Top tip: Email hosts well in advance. Some hosts want to show you around, take you on a tour and cook for you, others will leave you to your own devices. You either need to manage their expectations or simply go with the flow.
Like the main wikipedia site, but specifically for travel edited and written by the wiki community. This site can provide info on places that would never make it into a Lonely Planet or Rough Guide book, or places that LP will say ”there is no reason to go to this town”. As a cycle tourer you are often passing through places that tourists wouldn’t make a beeline for, yet you may be in need of a hot shower or post office. Wikitravel is great as it will give you that kind of info as well as historical or cultural information about the place. Lately we’ve found small hotels listed in tiny towns, that don’t exist elsewhere on the web.
Top tip: Consider stopping at these smaller towns and villages as they can be really welcoming and interesting. Some of our most memorable and real experiences of local culture, have been in these smaller places, with people offering us places to stay, helping us and refusing to let us pay for meals and generally being excited to see us in their town.
Wunderground gives you reliable weather reports from anywhere in the world, even in far flung places like outer Mongolia. We are all at the mercy of the weather and mostly we just get on with it, however if you are cycling out in more remote places it is worth checking the forecast. We’ve been caught in snow storms, freak hail storms, sand storms that last for hours, heat waves and gale force winds on our bikes. If you know what you are going into you can make sure you have enough food and water, not to mention mental stamina!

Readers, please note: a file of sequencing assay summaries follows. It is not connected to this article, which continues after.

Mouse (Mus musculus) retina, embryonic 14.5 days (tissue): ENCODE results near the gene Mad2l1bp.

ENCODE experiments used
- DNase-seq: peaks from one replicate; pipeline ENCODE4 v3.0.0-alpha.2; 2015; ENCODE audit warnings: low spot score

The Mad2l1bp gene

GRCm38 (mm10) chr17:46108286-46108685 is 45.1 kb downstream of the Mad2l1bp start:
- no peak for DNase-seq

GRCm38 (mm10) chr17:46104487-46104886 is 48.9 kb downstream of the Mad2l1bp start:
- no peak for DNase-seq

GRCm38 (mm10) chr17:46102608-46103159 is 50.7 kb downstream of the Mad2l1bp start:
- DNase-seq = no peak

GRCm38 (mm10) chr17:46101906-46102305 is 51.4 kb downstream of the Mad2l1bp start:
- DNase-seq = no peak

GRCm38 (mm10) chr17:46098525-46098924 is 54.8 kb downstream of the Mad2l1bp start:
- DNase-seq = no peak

Top tip: The forecasts are quite detailed, so again, you may want to take a screen grab so you can look later when you are offline. Check the spelling of the place name carefully as it is quite sensitive and won’t return results for misspelt place names.
8. Spot Tracker
If you are planning on going off the beaten track in a serious way (ie no hospitals, no real roads, no mobile signal) then a GPS Spot Tracker is a gadget to consider before heading into the wilderness. You can press a button which send an email to specific addresses (ie your mum) to say you are ok and give your exact location. Or you can press an emergency SOS button if you get into big trouble which will scramble help to rescue you in an emergency. The website allows you to manage the messages sent and edit email addresses and contact details, as you travel.
Whilst the debate may rumble on about the freedom to roam without anyone knowing where you are and having an epic adventure, for us the point of our adventure and exploration is not to cause worry and anxiety for loved ones at home. The Spot Tracker gives us and them peace of mind. And as great as our wilderness first aid skills might be, we’d like to know help would come if we had a serious injury whilst biking across a remote area.
Top tip: Your location is also plotted on a map which you can embed into your website or blog, which is great if you have people following you or schools wanting to track your journey.
9. Hostel World
Wild camping rocks, but in cities it can be tricky and let’s be honest who doesn’t want a hot shower and a soft bed after several days on the road? Finding cheap accommodation is priority for most travellers, if you want your money to last. Hostel world lists all the hostels in an area, with reviews and live availability and booking. There are also map and photos which can save time when trying to find a place.
Top tip: Booking online sometimes gives you 10% discount, free breakfast and generally seems to be cheaper than arriving in person and booking. We also use the website to help negotiate a better price in person ( ie “It’s says 50 RMB per night on hostelworld.com can you match that price?”).
Great site for organizing and uploading the gazillion photos you’ll end up taking on your travels. Not only that but you can use it as a way to back up all of the photos, so if your laptop or hard drive go missing you still have copies.
Top tip: If you’re expecting (or hoping for!) media coverage, or have sponsors, it’s allow a great way to promote them with shots of your tent in wild remote locations, as well as showcasing your own photography skills – one of our photos made it into the 2012 Hilleberg catalogue!